The Garden City Commission on Tuesday approved a request by Buffalo Dunes Golf Course representatives to solicit an independent golf course consultant to develop a plan of improvement study for the course.
According to a memo from Buffalo Dunes representatives to commissioners, Buffalo Dunes is widely regarded as one of the premier courses in Kansas, but over the last 40 years, golf equipment and standards have significantly improved and changed the way the game is played. With those advancements, the course is no longer playing the way the original architect intended, according to Buffalo Dunes Superintendent Chris Payne.
The plan of improvement will focus on evaluating the expansion and/or relocation of bunkers on the course, general improvements to tee boxes, greens grading changes meeting United States Golf Association guidelines, possible fairway expansions and modifications, the possibility of removing some trees on the course without negatively impacting visual appeal, and the possibility of adding trees in certain places to improve visual appeal.
With commissioners' approval, Buffalo Dunes officials now will make a Request for Qualifications (RFQ) to identify a qualified consultant that will provide guidance to staff for initial improvements while also allowing Buffalo Dunes to establish a vision for its future, according to the memo from Buffalo Dunes officials.
Jason Hase, head golf professional at Buffalo Dunes, said upgrading the course potentially could help it lure more NJCAA and regional events through the Kansas Golf Association.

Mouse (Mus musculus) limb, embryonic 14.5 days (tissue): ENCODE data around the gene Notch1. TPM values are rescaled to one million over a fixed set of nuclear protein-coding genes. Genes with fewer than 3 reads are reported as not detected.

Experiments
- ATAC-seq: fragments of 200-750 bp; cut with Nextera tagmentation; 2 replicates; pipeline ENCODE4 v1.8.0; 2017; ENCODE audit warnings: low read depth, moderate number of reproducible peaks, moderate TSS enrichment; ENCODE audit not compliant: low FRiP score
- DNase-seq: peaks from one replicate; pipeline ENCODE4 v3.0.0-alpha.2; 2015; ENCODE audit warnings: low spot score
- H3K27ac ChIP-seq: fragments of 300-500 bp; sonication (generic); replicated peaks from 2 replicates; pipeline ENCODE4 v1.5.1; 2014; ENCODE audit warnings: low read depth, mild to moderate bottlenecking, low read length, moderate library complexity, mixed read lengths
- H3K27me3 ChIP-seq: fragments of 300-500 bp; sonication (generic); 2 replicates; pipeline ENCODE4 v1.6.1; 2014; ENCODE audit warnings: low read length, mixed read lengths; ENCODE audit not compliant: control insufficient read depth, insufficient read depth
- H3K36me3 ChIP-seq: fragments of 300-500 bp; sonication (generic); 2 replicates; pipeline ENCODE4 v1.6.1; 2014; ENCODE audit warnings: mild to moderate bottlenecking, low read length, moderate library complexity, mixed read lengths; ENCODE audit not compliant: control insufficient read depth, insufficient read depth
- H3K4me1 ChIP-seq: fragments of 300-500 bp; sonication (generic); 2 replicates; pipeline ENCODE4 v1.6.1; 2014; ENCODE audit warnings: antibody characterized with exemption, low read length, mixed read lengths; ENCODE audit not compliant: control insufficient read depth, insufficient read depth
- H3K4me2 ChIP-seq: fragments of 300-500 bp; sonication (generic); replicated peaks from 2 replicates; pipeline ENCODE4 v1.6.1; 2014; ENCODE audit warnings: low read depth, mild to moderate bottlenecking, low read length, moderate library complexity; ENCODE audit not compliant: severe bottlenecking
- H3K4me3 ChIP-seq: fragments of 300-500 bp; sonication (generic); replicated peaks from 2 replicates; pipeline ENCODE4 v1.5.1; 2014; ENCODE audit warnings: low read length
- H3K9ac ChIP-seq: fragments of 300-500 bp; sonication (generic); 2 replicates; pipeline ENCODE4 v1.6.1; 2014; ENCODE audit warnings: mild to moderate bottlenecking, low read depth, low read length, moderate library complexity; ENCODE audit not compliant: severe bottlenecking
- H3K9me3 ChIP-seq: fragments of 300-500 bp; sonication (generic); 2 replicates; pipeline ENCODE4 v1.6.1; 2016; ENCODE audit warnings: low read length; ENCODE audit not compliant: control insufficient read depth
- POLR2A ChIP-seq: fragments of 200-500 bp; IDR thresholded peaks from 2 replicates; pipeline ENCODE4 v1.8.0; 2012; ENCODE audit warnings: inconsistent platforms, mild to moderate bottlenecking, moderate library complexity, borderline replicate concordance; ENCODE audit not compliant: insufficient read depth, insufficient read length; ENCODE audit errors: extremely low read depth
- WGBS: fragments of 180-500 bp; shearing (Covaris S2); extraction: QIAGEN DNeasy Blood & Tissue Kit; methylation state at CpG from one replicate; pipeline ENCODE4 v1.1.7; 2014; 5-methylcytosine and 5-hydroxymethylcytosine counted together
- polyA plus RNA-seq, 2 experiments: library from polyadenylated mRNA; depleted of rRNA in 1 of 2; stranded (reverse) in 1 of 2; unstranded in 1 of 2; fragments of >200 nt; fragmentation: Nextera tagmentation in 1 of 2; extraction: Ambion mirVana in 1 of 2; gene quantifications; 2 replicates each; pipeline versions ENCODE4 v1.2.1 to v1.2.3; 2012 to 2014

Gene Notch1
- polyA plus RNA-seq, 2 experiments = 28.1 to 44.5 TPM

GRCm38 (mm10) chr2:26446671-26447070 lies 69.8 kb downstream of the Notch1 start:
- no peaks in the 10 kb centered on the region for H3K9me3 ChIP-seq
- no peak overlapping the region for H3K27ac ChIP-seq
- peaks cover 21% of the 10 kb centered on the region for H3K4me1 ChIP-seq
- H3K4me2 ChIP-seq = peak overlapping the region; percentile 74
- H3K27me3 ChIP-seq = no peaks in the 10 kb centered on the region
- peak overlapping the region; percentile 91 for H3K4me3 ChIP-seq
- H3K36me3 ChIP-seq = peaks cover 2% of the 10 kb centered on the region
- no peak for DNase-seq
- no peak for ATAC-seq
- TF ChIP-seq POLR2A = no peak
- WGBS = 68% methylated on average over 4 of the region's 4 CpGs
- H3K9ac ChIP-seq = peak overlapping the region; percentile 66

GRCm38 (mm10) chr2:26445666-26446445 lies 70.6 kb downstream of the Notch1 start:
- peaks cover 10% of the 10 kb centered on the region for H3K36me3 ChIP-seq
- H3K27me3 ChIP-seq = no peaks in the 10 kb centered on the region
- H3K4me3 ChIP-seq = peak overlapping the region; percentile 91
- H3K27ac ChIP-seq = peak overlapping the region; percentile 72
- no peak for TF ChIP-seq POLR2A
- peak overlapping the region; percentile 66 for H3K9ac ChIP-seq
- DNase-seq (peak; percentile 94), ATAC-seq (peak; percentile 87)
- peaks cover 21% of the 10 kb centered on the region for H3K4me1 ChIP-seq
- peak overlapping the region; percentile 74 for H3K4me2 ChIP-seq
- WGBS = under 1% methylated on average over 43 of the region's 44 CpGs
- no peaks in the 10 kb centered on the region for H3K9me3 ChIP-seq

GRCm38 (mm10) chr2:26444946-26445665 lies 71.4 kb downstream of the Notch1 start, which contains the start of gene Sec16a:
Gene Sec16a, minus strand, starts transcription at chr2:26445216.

“There’s many opportunities. It’s just the golf course is a little worn out and needs to get modernized a bit, just like a lot of other facilities,” Hase said. “This would allow us to put a plan of action together to do that.”
The RFQ was not initially planned for in the golf course's 2018 budget, but there are some unused funds from 2017 for this purpose, Hase said.
How much the study would cost is not yet known, though City Manager Matt Allen said affordability is important.
“We anticipate some affordable choices coming out of a study, especially if it stays consistent with what USGA forecasted for us in 2011,” Allen said, referencing a study done by the USGA on Buffalo Dunes.
In other business:
• Commissioners approved a $92,344.28 bid from Builders Plus Construction for the apron replacement project at Garden City Regional Airport, which will replace a section of the apron at the north end of the airfield. The project, which will phase the replacement of the pavement over multiple years, is not eligible for FAA funding as it serves a limited number of users rather than the majority of airfield users. The Pavement Condition Index (PCI) report completed in 2012 resulted in an average PCI value of 24 for the apron, which ranks it as very poor condition. The apron was unused from 2012 until the spring of 2016. It was determined in the fall of 2017 that the pavement was unusable in the current condition.
• Chris Law was re-appointed to serve on the Horsethief Reservoir Board.
• Kathleen Whitley and Gerry Schultz were appointed to the City County Sales Tax Oversight Board. Whitley will serve a five-year term, and Schultz will serve a three-year term.
• Nic Salazar was appointed to fill an unexpired term left by Myca Bunch on the Garden City Recreation Commission board of directors. The term is set to expire February 2020.
Contact Josh Harbour at firstname.lastname@example.org.